Lately, I’ve been really into a lot of chocolate. Chocolate and going where I want to go when I feel like it.

If you weren’t a comedian, what profession would you like to attempt?
I would wish it was something else using my imagination, perhaps advertising. Something along those lines. I would probably end up playing live music for when people were on hold, rather than a recording. And I would probably be playing an accordion.

What do you fear the most?
Man, these are serious questions. What’s with that?

You’re lucky that I changed the last one then.
You made it less serious?

Yeah, we’ll get to that. What do you fear the most?
Probably not spending more time in the moment.

What makes you want to take it off and get it on?
What are you talking about? You should put that as the answer.

You wouldn’t be the first to misunderstand the question.
I think that’s my good answer.

What’s been your strangest celebrity encounter?
Geez. Probably when I met Neil Young briefly, and I was... he’s one of my heroes, and the way I talked to him, he might have thought I was crazy. He’s one of my heroes, so I was... it was... I couldn’t really talk to him. If you can just put "he’s one of my heroes.” Are you going to do that?

Yeah, I’ll take care of you. Who would be your ideal dinner guest, living or dead, and what would you serve them?
Wow, man. These questions are so wide open. Can you ask it again? [Repeated.] I would like to have Leonardo Da Vinci, and I’d like him to bring take-out so we could get right to the talking and not waste time.

What does your mom wish you were doing instead?
My mom wishes I was the third son rather than the second one. You’re leading the witness! Your questions are leading the witness! How many more are there?

One more. Plus the one I changed. This is the one that I changed, and then we can do the one that it used to be. What song would you like to have played at your funeral?
Happy birthday.

What it used to be is: Given the opportunity to choose, how would you like to die?
I would like to be tickled to death.

Switching gears to some easier ones, about the DVD and stuff. The concert DVD was recorded here in Toronto. Any particular reason?
I did one before in 1990 that was also in Toronto. The Canadian audiences are just the best of anywhere I’ve played, in any country – and I’m not just saying that. That’s why I did both those shows in Canada.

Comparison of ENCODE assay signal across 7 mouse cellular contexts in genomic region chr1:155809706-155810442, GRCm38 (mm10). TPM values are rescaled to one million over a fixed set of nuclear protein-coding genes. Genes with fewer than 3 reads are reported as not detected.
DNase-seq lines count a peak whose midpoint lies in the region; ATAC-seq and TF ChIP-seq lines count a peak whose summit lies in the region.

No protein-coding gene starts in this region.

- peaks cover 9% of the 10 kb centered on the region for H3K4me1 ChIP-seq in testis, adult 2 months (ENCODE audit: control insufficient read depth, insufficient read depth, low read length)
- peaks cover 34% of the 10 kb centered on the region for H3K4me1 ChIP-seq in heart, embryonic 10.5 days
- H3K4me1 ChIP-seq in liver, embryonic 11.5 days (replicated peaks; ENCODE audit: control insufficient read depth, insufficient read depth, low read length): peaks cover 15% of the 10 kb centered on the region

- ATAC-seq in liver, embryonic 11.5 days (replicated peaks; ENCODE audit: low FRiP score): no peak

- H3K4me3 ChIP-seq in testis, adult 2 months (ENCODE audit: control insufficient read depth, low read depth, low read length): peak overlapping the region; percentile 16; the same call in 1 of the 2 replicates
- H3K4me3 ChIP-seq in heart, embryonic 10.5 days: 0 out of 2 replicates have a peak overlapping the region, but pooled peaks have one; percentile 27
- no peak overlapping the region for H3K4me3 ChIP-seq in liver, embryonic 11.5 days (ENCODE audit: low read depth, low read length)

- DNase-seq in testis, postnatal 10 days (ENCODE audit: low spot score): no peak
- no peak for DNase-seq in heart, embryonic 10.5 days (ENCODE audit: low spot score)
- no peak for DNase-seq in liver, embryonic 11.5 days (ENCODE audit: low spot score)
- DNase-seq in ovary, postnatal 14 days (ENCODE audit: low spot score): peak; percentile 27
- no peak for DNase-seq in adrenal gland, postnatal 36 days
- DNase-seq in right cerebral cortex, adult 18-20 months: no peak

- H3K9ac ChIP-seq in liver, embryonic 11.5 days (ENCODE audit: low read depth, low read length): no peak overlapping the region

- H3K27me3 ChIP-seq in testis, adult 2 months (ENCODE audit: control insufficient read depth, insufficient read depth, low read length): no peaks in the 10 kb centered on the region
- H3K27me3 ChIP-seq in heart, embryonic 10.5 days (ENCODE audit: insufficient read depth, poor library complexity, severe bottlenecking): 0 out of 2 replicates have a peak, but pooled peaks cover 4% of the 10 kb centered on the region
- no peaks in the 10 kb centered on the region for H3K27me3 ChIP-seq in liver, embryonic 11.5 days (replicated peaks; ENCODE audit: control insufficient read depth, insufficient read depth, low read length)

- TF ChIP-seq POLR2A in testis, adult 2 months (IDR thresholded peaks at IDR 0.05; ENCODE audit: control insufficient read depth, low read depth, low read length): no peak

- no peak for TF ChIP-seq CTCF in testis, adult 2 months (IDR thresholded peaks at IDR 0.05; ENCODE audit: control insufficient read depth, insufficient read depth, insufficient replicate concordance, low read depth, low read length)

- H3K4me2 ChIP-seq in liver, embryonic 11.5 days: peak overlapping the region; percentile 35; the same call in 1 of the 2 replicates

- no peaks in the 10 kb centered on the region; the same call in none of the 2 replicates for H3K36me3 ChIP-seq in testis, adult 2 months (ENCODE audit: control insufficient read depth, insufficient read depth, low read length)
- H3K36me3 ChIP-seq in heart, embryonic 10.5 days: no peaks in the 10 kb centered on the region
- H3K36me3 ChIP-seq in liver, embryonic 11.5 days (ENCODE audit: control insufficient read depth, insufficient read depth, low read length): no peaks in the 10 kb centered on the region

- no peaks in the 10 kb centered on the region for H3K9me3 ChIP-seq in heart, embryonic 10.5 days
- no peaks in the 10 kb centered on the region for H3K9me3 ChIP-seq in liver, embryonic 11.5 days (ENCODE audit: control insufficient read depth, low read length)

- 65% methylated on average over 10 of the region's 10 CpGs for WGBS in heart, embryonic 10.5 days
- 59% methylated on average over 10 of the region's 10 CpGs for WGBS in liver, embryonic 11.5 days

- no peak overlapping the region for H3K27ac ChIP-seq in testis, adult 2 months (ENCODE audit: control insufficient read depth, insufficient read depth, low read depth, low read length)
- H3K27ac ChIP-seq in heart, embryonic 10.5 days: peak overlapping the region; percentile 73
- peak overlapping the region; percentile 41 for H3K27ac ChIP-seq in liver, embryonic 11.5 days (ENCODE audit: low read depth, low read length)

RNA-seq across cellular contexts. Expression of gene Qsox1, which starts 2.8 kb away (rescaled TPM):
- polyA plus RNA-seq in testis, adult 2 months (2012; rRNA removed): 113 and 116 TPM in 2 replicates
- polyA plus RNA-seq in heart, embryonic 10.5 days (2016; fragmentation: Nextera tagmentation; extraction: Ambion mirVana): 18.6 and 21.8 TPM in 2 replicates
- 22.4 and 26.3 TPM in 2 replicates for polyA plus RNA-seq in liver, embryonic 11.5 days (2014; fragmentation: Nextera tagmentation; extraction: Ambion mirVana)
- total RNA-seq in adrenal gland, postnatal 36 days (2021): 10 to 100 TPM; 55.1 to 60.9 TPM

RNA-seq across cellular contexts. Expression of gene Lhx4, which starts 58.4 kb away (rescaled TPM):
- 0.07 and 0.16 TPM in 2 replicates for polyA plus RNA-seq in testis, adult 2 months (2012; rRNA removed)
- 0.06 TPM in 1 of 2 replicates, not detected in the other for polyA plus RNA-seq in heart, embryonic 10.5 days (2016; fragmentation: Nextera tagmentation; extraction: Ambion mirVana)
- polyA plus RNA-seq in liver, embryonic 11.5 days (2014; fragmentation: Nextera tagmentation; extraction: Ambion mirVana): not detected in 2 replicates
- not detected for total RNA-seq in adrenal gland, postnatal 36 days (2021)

Any theories why that is?
I don’t know why. I think it’s maybe the connections that Canada has to England, with the absurdism of the humour, but then you’d think that English audiences would be the best. To answer your question, I don’t know why, but it is done on purpose, doing them in Canada.

In terms of style and influences, it’s observational comedy, but you’re a pioneer. Who were your influences?
Definitely, even before I went on stage, George Carlin – he’s one of my main heroes. He always talked about everyday stuff. Little things you don’t discuss with anyone. I was influenced by him, definitely, because I talk about everyday thing too. I just do something different with it. He’s a major influence, even why I became a comedian.

In terms of your movie work, which role was more challenging: the voice on the radio in Reservoir Dogs or guy on the couch in Half Baked?
That’s a great, hilarious question. No one has ever asked me that. Probably the guy on the radio, but that doesn’t mean it was hard. When you point out those two jobs, it makes me tired quickly.

Can you tell me about One Soldier? You wrote, produced, directed and starred in it.
It takes place right after the civil war and I play a civil war soldier who’s obsessed with all the unanswerable questions. It’s funny but it asks some serious things. I wanted to make a film about these things that were in my head, but chose that time in history because I like how it looked. I loved, right at that time, how the industrial revolution is changing everything. It has nothing to do with the civil war, or late 1880s, that’s just the background. It’s just some of the stuff in my head. It went on the Independent Film Channel, but a lot of people never saw it. It was one of the best things I did, doing that movie, because of all the creativity involved. Casting, working with the cinematographer, editing, working with the musicians - it was a very excellent experience.

Many people would be surprised to hear you’ve won an Academy Award.
Yes. I was one of the first people to be surprised.

Is more film work something you’d like to do?
I definitely want to do more. I love to perform live, I love it and I want to keep doing it, but you’re working in a narrow window when you’re working with things that people are going to laugh out loud about. But there’s a lot of other stuff in my head that I think is interesting that doesn’t fit into that window. I want to get it out in more film. I want to keep doing both, though.

You’re hitting the road again this year. Do you like touring?
I like being in front of the audience, and doing the show, and working out the material. The travelling is just part of it. I don’t really like it, but it’s travelling. If I won a contest on a game show or something, I’d probably win two months in my own house. That would be awesome – I’d be jumping up and down, I’d be hugging the host, there’d be confetti coming down. "You don’t have to go anywhere!” Oh thank you!